There are different types of pancreatic cancer and are classified based on the area of the pancreas where the disease begins. Healthy cells stop functioning correctly or grow out of control forming a malignant mass / tumor, which can prevent the pancreas from working correctly. The tumor an also continue to grow and spread to other areas in the body.
Types of pancreatic cancer include:
Exocrine tumors (most common type)
Endocrine tumors are also referred to as neuroendocrine tumors or islet cell tumors.
Some risk factors for pancreatic cancer include:
Age: People older than 45 are at a greater risk, with most being age 65 or older at the time of diagnosis.
Gender: There is a higher incidence of men developing pancreatic cancer, but women can also develop the diseases.
Race/ethnicity: African Americans and those with an Ashkenazi Jewish heritage are more likely to develop pancreatic cancer.
Smoking: A smoker’s risk is increased 20%-30% to develop the disease. This includes cigarettes, cigars and pipes and use of smokeless tobacco products.
Diet: Regular consumption of high fat foods causes an increased risk.
Weight: Overweight or obese people have a higher risk of developing and dying from the disease.Carrying extra weight around the waistline may be a risk factor even for a person who is not considered very overweight.
Family history: Certain inherited conditions, genetic mutations or syndromes increase a person’s risk of pancreatic cancer.
Medical history: Chronic pancreatitis may increase the risk of developing pancreatic cancer. Possible other links exist between Hepatitis B infection and Cirrhosis. Helicobacter pylori, also called H. pylori can also cause an increased risk, but this bacteria is more often associated with stomach cancer.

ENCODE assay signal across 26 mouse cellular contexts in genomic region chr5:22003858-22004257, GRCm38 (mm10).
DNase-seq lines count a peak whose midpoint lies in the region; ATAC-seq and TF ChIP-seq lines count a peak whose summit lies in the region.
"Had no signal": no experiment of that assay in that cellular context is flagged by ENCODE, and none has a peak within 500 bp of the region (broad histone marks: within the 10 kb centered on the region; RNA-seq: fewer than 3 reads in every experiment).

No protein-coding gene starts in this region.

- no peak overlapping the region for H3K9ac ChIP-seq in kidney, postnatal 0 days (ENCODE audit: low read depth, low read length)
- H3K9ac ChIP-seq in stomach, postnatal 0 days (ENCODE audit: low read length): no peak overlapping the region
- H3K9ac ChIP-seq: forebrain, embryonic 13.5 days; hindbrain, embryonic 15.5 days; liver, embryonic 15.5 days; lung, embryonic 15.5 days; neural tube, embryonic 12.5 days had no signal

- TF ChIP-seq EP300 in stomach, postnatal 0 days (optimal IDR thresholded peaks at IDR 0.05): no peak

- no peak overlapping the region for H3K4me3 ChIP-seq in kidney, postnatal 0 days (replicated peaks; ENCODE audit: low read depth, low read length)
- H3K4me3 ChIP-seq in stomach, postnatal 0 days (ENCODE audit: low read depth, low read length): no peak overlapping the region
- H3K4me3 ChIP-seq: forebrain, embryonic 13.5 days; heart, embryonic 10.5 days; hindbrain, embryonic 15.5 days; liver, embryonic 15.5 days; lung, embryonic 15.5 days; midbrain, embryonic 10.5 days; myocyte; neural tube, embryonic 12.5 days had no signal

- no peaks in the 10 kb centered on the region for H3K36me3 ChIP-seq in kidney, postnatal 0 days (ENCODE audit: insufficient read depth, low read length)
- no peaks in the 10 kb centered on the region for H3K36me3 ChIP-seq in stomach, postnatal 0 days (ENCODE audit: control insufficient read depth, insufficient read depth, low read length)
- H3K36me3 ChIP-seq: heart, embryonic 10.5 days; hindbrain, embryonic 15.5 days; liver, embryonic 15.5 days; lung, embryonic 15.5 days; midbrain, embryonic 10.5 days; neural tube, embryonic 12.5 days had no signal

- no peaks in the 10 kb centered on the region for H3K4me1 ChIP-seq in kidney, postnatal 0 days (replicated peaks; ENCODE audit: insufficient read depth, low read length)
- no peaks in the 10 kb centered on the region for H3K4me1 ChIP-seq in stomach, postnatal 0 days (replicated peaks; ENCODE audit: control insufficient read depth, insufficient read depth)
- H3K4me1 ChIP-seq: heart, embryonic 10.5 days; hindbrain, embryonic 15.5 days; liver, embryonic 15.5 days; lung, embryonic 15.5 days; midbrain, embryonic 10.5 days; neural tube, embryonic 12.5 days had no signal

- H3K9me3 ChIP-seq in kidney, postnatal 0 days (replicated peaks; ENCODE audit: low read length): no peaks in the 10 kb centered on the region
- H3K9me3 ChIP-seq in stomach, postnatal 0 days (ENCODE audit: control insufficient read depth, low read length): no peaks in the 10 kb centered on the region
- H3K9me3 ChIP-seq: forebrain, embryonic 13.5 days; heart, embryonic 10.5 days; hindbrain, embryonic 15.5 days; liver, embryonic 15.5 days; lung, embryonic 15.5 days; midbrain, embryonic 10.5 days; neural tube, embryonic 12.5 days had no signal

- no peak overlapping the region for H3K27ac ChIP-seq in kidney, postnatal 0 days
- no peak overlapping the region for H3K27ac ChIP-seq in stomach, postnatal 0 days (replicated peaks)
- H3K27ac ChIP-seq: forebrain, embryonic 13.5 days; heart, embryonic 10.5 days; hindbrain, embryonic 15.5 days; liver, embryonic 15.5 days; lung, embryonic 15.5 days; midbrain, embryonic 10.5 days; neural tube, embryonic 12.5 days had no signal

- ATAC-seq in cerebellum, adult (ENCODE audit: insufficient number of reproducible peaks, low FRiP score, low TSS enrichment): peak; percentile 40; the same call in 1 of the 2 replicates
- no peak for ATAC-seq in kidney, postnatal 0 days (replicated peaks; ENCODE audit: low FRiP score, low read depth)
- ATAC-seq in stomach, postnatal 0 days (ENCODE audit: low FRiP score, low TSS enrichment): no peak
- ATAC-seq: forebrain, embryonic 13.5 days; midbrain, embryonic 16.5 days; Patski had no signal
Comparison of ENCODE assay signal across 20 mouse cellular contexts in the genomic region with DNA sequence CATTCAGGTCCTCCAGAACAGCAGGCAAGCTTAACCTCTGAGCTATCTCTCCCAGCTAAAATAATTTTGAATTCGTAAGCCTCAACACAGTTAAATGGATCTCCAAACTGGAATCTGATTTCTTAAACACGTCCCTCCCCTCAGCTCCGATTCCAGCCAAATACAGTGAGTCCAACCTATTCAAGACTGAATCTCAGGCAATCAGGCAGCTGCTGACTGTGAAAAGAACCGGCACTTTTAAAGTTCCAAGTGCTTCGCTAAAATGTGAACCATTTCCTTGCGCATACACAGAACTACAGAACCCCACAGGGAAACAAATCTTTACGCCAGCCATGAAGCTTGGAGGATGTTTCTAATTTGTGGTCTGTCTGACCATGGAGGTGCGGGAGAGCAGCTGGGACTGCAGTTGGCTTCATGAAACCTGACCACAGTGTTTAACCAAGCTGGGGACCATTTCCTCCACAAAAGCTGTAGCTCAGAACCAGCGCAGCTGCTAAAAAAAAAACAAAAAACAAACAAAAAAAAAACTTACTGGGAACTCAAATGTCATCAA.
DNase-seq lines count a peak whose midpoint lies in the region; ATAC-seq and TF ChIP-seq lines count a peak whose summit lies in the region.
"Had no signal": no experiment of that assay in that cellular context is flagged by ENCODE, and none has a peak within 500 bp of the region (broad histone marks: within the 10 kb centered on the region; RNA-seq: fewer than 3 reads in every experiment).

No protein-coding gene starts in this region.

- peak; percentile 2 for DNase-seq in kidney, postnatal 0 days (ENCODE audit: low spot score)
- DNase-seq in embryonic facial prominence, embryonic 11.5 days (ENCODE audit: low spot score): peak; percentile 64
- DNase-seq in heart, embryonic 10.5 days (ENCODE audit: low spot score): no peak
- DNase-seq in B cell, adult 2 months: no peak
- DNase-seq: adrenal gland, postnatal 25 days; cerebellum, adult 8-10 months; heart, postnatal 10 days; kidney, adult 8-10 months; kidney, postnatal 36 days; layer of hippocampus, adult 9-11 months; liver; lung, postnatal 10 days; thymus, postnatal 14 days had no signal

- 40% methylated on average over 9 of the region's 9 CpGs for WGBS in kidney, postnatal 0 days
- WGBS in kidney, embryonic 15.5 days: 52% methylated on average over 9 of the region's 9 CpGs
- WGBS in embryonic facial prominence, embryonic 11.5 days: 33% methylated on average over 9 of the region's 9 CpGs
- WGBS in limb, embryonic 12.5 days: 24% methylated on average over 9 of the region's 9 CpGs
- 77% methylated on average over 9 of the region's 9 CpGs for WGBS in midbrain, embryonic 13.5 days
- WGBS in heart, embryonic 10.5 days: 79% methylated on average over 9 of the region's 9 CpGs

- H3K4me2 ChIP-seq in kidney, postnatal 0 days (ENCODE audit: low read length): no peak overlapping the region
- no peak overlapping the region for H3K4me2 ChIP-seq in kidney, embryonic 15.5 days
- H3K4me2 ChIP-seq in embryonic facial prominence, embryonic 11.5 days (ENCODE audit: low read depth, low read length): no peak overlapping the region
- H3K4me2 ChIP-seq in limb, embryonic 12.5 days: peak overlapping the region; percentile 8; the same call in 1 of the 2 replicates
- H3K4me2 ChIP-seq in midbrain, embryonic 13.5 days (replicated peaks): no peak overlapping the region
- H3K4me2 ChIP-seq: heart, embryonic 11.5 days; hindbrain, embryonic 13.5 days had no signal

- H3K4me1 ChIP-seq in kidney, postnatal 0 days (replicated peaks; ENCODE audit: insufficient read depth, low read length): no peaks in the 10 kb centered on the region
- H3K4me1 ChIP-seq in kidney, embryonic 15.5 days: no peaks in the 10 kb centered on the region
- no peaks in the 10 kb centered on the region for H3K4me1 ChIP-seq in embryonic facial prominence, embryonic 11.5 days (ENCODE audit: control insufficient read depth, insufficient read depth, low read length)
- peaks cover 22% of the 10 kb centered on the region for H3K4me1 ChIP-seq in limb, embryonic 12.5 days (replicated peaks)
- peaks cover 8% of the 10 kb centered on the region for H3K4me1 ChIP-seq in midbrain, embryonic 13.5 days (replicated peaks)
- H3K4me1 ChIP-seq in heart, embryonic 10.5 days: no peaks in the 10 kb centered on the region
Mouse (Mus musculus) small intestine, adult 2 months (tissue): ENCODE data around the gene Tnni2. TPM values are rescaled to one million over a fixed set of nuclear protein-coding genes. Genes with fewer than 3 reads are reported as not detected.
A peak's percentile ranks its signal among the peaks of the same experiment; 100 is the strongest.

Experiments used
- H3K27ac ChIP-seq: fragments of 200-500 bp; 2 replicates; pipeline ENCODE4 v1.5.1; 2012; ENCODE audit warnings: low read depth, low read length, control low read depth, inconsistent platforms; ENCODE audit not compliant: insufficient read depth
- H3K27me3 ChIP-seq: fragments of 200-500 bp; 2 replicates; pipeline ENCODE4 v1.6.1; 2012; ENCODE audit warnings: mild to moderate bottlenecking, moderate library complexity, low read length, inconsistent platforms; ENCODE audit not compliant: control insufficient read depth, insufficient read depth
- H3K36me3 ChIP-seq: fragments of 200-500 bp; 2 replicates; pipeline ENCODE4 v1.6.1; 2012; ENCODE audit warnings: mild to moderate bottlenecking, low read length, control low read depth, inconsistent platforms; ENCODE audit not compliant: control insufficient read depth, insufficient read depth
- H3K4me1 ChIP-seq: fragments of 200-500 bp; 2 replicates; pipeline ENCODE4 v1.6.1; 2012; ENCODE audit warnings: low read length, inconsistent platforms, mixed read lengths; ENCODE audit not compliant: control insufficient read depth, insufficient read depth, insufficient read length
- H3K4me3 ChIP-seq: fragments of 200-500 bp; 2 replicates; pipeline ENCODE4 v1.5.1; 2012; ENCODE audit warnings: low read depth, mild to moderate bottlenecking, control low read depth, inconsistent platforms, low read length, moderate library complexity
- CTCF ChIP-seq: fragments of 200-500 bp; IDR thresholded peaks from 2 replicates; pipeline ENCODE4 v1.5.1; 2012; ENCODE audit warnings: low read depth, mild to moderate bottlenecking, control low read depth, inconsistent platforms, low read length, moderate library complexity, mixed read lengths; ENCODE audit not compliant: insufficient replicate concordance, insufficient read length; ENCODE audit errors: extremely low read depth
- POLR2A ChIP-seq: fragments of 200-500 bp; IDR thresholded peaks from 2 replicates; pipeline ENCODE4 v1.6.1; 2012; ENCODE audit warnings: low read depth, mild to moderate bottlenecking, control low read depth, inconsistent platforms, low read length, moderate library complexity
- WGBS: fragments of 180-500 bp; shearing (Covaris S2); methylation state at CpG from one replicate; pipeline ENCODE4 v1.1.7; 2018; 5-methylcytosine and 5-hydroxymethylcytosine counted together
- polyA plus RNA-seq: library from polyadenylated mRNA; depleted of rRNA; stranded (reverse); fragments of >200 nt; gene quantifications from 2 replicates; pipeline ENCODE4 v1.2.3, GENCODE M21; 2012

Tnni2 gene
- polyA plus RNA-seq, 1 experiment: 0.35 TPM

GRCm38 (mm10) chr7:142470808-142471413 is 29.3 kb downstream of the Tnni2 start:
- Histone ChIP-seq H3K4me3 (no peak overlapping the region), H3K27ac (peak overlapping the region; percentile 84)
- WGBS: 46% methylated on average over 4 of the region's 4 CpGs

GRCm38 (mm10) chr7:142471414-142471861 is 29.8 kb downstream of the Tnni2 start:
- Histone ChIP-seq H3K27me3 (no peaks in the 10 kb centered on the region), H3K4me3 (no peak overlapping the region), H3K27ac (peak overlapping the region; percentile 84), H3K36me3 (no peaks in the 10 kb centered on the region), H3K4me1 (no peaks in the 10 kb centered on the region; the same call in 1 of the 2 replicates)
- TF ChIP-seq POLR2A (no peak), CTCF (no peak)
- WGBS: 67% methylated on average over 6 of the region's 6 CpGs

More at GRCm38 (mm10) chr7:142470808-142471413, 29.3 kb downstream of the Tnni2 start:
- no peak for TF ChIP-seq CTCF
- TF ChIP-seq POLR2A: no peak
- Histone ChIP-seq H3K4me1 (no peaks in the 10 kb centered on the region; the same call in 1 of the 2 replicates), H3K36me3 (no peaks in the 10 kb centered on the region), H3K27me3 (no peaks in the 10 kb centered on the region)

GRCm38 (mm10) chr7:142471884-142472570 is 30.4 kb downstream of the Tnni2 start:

Exposure: Certain chemical exposure including pesticides, benzene, certain dyes and petrochemicals, including solvents and degreasers may cause an increased risk.
Signs & Symptoms
Unexplained weight loss
Screening & Diagnostic Testing
A complete physical exam and medical history should be done. The exam will check for any unusual physical signs. A complete medical history is also important to fully understand a person’s health habits, family history, previous illnesses, and past exposure. Additional testing may include:
Imaging: CT, PET-CT, Ultrasound
Molecular testing of tumor tissue
Endoscopic retrograde cholangiopancreatography (ERCP)
Percutaneous transhepatic cholangiography (PTC)
Helpful Patient Resources:
We understand that receiving a cancer diagnosis can be a very scary and it is an emotional time for the patient and their families. It is very important to discuss any questions or concerns you may have with your oncologist. We highly recommend that if you do any research about your disease, that you do so only with reputable sources. For your convenience, we’ve listed some below.
National Cancer Institute
American Cancer Society
National Comprehensive Cancer Network